The rise of the club-promo catfish, how fake profiles are targeting you

They’re adding you on Facebook


At the heart of University society is our social media. Sports team pages, big night events, groupchats- its hard to imagine where we’d be without it really.

As such a massive platform for university social networking, it was only a matter of time before people started taking advantage of Facebook to target us. Now, we have an epidemic on our hands of fake, Facebook profiles; of club-promoting catfish.

The ingenuity of these accounts comes in their method of gaining friends. Take ‘Harry Carruthers’, for example, I have 19 mutual friends, all from Cavendish hall. I must know him from somewhere then?

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Nope. A quick scroll down reveals that this dastardly deceiver is a front for SoulJam.

Harry Carruthers

These accounts are targeting halls of residence in order to create a more convincing, false persona. They’ll add you and systematically invite you to events that you probably don’t want to go to.

Strong education, Harry

Strong education, Harry

In the midst of all this online hoodwinking, here are a few things to look out for when identifying a fake account:

Only one profile picture/cover picture

The fake accounts tend to have one profile picture, one cover picture and nothing more. The lack of profile pictures is a pretty clear indication that the account is a fake one and that it has been made pretty recently. In addition, the profile pictures are unlikely to have any likes. It makes you think, who are the people in the photos? Do they know their pictures are being used?

not a single like

not a single like

Their timeline is as empty as Antics on a Monday night

If you want to see if an account is fake, simply scroll down their timeline. The only things that will feature on there is them updating their profile and cover picture, and them being born.

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You’re boring mate

 

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Another one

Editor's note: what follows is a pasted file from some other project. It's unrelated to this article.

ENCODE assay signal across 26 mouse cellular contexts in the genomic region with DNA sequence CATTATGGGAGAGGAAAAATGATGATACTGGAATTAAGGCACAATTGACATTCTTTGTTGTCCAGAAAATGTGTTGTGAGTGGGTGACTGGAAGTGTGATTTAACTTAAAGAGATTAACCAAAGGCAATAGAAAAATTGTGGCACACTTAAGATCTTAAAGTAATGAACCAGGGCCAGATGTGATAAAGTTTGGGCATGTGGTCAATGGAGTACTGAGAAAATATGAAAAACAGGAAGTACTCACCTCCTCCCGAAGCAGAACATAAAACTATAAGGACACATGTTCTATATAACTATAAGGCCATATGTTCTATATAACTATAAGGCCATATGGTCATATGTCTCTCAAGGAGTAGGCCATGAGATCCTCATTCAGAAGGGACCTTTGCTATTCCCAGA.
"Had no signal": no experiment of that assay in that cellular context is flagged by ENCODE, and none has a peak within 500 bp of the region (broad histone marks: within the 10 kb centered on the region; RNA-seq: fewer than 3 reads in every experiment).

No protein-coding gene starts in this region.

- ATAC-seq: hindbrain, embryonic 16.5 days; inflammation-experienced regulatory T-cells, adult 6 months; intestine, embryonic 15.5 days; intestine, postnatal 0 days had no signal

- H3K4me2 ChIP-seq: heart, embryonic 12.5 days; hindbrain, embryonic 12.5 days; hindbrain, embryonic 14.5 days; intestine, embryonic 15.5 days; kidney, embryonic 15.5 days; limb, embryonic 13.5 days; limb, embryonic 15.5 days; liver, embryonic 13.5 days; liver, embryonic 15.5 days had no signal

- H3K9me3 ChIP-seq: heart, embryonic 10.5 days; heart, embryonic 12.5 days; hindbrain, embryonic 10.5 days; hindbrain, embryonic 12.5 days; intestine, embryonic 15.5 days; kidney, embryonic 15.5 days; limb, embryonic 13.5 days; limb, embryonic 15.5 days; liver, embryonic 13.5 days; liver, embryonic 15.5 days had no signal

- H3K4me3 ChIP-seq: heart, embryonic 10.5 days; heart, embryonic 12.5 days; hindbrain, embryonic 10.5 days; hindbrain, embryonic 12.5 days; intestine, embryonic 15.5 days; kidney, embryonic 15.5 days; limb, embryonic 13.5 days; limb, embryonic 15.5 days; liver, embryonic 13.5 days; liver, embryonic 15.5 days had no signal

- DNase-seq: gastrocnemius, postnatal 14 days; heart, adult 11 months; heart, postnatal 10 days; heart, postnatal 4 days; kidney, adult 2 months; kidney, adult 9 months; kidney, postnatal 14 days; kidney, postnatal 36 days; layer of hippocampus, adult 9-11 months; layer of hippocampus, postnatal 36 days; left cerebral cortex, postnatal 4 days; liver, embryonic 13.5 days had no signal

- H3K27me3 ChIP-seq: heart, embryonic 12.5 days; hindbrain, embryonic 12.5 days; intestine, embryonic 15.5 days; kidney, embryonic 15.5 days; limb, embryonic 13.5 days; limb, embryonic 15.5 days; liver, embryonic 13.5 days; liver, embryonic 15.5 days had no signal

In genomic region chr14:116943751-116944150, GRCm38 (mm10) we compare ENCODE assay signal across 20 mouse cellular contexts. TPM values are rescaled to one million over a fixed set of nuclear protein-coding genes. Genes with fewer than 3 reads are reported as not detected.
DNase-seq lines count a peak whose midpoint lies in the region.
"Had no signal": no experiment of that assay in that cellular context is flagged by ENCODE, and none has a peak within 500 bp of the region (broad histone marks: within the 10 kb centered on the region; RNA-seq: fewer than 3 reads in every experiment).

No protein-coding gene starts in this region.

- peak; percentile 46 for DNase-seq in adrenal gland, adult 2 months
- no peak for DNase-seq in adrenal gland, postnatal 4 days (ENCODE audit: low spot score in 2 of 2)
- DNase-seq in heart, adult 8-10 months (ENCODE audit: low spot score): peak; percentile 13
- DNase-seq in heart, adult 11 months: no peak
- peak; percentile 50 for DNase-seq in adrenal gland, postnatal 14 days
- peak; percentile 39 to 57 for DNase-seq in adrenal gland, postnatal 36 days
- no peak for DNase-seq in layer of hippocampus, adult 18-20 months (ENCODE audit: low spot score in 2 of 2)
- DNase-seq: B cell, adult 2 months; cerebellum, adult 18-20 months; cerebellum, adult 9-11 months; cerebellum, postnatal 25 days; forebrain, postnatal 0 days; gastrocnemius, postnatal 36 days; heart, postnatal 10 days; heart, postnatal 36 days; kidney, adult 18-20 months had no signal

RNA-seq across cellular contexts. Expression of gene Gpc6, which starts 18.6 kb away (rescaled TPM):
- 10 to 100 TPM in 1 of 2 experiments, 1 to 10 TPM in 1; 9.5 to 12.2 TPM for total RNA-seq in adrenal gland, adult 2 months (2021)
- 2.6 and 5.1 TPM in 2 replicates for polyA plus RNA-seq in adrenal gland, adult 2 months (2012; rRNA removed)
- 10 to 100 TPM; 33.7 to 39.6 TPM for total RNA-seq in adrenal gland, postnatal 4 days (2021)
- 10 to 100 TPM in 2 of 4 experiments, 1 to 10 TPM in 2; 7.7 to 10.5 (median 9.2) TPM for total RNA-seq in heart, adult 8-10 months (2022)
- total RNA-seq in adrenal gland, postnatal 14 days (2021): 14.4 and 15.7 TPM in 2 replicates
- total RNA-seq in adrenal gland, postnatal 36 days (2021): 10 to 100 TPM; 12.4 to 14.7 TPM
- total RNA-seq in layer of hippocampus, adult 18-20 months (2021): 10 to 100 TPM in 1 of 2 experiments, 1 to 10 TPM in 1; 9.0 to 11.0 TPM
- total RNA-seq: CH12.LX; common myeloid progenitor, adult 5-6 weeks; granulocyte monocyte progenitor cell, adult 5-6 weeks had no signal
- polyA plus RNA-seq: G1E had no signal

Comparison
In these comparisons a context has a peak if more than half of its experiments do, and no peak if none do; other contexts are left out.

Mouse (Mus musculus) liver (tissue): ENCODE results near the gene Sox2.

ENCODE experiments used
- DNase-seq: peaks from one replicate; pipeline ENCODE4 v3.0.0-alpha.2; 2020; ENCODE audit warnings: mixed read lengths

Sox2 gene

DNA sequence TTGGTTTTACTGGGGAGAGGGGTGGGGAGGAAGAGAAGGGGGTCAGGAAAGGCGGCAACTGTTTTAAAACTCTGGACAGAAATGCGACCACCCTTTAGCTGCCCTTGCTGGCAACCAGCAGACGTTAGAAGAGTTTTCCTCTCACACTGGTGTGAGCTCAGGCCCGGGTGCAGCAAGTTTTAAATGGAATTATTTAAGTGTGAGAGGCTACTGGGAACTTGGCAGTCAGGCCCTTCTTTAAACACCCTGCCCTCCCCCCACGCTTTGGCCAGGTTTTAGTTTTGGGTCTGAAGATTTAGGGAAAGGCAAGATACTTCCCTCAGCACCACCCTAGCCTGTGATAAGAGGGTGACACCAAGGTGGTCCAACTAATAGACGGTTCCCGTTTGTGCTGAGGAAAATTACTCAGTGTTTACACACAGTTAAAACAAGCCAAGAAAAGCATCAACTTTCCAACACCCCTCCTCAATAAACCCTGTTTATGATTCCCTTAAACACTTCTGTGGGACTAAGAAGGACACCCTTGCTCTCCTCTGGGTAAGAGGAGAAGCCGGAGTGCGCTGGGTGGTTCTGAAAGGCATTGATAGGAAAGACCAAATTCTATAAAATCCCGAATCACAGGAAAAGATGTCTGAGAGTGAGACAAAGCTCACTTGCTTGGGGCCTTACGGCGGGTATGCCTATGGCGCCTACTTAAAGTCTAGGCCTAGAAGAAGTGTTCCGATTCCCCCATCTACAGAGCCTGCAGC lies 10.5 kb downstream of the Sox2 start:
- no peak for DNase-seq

This makes it pretty obvious that the account is fake, unless you want to believe that these people have been living under a rock for the past seven years and have only just discovered the merits of Facebook.

They’re usually quite attractive

Fair enough, this is quite a clever strategy. You get a friend request from some girl you have never heard of, you have a few mutuals so you decide to have a look at her profile to see if you know her. You see ‘Studies at The University of Nottingham’, and you’ll assume she’s either on your course and in your halls.

You click on her profile picture to see if you recognise her and low and behold she is a worldie. You feel slightly gassed, as if this girl has spotted you from across campus, tracked you down and added you – unfortunately, the harsh reality is that you’ve been tricked into accepting a request from a fake account.

Exhibit A...

It’s a trap!

So be wary next time you receive a friend request on Facebook. Sure, you could tell yourself that a solid 9 has just added you on Facebook in an attempt to slide into your DMs – however the more likely, and depressing truth, is that you’ve fallen victim to a click-bait promoter. In the wise words of DJ Khaled: congratulations, you played yourself.

We tried to speak to all the profiles included and to SoulJam, but no one responded to our repeated messages.